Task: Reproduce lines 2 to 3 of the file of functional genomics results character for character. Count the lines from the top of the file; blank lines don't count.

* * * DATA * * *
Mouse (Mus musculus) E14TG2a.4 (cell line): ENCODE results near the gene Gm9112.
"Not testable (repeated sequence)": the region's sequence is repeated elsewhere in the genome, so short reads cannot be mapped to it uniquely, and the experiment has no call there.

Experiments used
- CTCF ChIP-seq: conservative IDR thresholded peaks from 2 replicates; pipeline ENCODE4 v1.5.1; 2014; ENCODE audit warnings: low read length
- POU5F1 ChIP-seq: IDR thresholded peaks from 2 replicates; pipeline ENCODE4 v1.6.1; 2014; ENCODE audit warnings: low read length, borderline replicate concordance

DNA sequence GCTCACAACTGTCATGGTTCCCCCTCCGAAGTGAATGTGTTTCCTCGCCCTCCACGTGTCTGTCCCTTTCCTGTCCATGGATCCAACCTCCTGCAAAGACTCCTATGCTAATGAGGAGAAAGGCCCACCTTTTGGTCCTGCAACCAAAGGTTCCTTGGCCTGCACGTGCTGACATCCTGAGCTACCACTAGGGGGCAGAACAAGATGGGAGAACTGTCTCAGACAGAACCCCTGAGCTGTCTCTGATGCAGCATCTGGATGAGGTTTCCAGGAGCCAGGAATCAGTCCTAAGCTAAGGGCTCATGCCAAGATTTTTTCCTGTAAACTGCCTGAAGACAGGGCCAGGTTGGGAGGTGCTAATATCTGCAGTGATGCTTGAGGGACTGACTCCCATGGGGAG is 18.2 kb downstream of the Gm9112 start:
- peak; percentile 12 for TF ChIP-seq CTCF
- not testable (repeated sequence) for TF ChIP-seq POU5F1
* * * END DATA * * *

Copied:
"Not testable (repeated sequence)": the region's sequence is repeated elsewhere in the genome, so short reads cannot be mapped to it uniquely, and the experiment has no call there.

Experiments used